This is very subjective, but in accordance with guidelines I will try to answer from my own experience.

My experience

I have been required to work in an environment like this and although I am sure there are examples of successful shift working in software engineering, from my own experience it's, quite frankly, a nightmare.

In my case the resource under contention was a development laser scribing tool. Software guys were given the late shift (2pm start), while hardware guys were given earlies (5am start).

Every day we spent ages trying to work out what hardware modifications had been made over night and what effect these would have on our software. It meant running complex baseline tests every day or risk not knowing whether a problem was due to our software modifications or a hardware change. It also meant that when we had hardware problems that we couldn't sort out ourselves, there was no-one around to help.

I suspect that the hardware guys had similar problem adjusting to the shifting sands of our software too.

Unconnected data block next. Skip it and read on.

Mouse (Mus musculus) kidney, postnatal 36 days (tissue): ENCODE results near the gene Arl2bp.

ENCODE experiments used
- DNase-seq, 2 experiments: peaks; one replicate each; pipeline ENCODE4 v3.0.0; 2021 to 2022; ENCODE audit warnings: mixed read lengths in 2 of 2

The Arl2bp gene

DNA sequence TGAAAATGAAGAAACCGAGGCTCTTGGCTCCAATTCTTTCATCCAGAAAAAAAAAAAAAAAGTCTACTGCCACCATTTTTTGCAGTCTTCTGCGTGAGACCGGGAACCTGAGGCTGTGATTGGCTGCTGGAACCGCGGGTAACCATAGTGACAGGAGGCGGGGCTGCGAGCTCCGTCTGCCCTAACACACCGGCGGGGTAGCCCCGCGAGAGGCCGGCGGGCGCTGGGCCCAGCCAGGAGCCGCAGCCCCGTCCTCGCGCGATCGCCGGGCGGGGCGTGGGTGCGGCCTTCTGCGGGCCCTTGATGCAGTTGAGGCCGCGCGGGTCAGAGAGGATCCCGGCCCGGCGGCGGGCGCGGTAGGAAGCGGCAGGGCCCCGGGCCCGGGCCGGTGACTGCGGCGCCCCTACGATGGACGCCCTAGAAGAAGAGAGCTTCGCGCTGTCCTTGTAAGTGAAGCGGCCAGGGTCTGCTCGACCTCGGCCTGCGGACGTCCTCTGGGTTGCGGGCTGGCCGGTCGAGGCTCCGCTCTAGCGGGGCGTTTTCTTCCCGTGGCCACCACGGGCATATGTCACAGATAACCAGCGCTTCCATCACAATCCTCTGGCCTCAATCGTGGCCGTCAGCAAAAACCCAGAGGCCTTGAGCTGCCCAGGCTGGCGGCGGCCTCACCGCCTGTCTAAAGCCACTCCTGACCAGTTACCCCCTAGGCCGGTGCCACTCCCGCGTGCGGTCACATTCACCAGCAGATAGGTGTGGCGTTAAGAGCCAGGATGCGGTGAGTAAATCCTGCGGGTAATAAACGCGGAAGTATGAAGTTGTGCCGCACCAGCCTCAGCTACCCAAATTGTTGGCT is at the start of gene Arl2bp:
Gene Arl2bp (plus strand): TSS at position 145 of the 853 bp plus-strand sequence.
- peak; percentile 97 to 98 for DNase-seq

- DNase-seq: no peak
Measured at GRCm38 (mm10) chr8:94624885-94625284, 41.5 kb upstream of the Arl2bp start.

My suggestions

If you only have software to worry about, things might not be so bad. Teams from different time-zones collaborate with little physical overlap all the time.

Other things which might help could include a strongly TDD environment, and one which uses modern DVCS, like hg or git, and one which uses agile techniques.

Being able to quickly and easily run all of the unit tests, create a branch for fixing a bug, or adding a feature, keep commits local until you are ready to push back to your main-line etc. and having a large pool of small, well defined work units could all help control the complexity of such a working environment.

Other caveats

Finally, while people might say they are fine working this way, they may not stay fine with it, so you will have to keep a close check on peoples satisfaction levels.

I coped with several weeks of shift work during a crunch on the project, but I would have been ready to walk if it had been any longer, and I certainly wouldn't have been happy with this situation extending indefinitely. - Even night owls need to socialise with their friends at social hours.

share|improve this answer

I generally agree with jfrankcarr. On the whole, programmers aren't like manufacturing workers. You expect your programming staff to come up with creative solutions to problems; conversely, the last thing you want most shift workers to do is get creative with your product or business processes.